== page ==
So maybe those pot-banging students in Quebec were right after all.
A new report by the Canadian Centre for Policy Alternatives warns post-secondary education tuition fees are becoming increasingly unaffordable without forcing students to take on heavy debt loads.
According to The Canadian Press, the report from the left-wing think tank shows that since 1990, average tuition and compulsory fees for undergrads have risen by 6.2 per cent a year — three times the rate of inflation.
A year of study at a Canadian university now costs $6,186 on average, not including other expenses such as books, food and a lodging. The centre predicted that based on past trends and announced government plans, that average would rise to $7,330 in four years.
The report found Newfoundland and Labrador had the lowest tuition at $2,861 for the 2011-12 academic year, expected to rise to $2,893 for 2015-16.
Quebec is second at $3.278, with fees estimated to rise to $3,664, or $4,472, had the defeated Liberal government's planned increases been implemented. The new Parti Quebecois government has promised to scrap the hikes, which triggered months of street protests.
Ontario was ranked as the least affordable province at $7,513, rising to $9,231 in 2015-16, while Alberta is second highest at $7,061, climbing to $8,827.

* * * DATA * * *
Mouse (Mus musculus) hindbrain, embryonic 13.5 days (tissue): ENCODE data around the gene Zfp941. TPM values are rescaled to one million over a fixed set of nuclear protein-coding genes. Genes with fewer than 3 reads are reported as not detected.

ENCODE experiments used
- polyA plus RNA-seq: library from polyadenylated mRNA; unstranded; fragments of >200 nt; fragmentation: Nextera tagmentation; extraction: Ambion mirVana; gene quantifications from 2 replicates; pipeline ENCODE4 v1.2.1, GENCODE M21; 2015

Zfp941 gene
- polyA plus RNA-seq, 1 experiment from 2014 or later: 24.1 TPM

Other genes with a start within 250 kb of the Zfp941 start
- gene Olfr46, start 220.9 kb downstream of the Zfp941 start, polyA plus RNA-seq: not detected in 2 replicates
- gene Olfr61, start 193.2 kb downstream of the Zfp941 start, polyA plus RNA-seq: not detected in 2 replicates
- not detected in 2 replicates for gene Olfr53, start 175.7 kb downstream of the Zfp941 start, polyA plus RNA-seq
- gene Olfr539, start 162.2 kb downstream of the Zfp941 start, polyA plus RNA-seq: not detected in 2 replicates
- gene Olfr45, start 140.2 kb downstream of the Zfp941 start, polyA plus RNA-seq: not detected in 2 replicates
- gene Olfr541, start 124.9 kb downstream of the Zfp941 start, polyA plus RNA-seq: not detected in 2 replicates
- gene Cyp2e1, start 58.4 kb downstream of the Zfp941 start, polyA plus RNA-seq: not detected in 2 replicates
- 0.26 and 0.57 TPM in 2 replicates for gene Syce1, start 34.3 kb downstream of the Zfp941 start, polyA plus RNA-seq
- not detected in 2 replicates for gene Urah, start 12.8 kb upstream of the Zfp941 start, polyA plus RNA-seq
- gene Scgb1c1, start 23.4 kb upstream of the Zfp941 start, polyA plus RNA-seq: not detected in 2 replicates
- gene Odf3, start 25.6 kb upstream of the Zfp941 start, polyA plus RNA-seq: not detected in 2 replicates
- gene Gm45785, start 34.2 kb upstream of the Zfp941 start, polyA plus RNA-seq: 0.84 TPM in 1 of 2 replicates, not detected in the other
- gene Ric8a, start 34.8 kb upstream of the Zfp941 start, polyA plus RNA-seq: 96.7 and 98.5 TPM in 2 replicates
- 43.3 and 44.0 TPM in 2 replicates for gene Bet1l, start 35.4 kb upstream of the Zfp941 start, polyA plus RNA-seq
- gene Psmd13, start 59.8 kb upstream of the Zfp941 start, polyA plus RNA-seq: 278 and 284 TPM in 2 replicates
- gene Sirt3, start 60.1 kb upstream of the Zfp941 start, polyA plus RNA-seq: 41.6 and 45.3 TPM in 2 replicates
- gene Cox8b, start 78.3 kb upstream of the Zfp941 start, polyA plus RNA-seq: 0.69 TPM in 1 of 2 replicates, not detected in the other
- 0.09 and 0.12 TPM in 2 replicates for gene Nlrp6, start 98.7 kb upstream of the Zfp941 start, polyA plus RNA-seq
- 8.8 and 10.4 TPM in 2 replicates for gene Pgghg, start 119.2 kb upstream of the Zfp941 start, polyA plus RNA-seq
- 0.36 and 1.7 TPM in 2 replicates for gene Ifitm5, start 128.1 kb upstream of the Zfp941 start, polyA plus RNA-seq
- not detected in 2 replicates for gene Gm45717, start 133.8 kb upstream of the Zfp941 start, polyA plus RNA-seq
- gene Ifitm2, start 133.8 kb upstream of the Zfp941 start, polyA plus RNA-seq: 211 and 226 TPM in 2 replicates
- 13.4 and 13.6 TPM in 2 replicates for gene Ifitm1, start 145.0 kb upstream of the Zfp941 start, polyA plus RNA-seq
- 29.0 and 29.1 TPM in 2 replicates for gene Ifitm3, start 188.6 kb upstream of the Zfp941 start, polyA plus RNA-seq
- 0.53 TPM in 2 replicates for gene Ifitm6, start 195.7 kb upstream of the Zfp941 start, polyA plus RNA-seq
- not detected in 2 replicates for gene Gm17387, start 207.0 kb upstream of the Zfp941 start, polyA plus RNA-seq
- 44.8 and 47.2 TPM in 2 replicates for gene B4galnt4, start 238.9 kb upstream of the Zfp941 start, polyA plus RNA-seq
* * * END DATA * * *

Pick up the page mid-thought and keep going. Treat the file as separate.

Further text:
When the centre applied its cost-of-learning index, which measures tuition increases against the rise in average family incomes, it concluded Newfoundland and Quebec are the most affordable locales to get a university undergrad degree, while Ontario and Nova Scotia — where the current average is $6,443 — are the least affordable.
Report co-author Erika Shaker told CP the centre's research shows most provinces have opted not to keep tuition and related fees down, instead using student loans with favourable terms or easy repayment schemes to keep higher education within reach of families of modest means.
But that leaves almost two thirds of undergrads with an average debt of $27,000 when they're done, not including any private debts they may have incurred, she said.
"Yes university enrolment is increasing and that is frequently used as an argument to say people can bear the costs," Shaker said. "But students are graduating with debt and that has a lasting impact on how they can start their lives."
CP reported that Statistics Canada data shows half of youth from families whose incomes rank in the top 25 per cent go to university at age 19, compared with less than a third for those from families in the bottom 25 per cent.